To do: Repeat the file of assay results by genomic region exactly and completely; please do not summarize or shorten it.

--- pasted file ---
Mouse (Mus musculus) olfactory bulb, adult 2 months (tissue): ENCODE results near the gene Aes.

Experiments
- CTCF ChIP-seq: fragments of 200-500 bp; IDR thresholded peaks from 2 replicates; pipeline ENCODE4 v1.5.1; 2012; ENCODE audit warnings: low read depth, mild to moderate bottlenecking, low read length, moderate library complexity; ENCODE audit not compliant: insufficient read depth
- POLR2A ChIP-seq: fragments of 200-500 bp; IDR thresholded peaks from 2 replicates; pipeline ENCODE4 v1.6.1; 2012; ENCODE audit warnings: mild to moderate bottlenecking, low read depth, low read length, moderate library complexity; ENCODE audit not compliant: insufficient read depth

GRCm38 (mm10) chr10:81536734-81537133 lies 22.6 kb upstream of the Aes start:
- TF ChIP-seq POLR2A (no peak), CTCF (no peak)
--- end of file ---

Mouse (Mus musculus) olfactory bulb, adult 2 months (tissue): ENCODE results near the gene Aes.

Experiments
- CTCF ChIP-seq: fragments of 200-500 bp; IDR thresholded peaks from 2 replicates; pipeline ENCODE4 v1.5.1; 2012; ENCODE audit warnings: low read depth, mild to moderate bottlenecking, low read length, moderate library complexity; ENCODE audit not compliant: insufficient read depth
- POLR2A ChIP-seq: fragments of 200-500 bp; IDR thresholded peaks from 2 replicates; pipeline ENCODE4 v1.6.1; 2012; ENCODE audit warnings: mild to moderate bottlenecking, low read depth, low read length, moderate library complexity; ENCODE audit not compliant: insufficient read depth

GRCm38 (mm10) chr10:81536734-81537133 lies 22.6 kb upstream of the Aes start:
- TF ChIP-seq POLR2A (no peak), CTCF (no peak)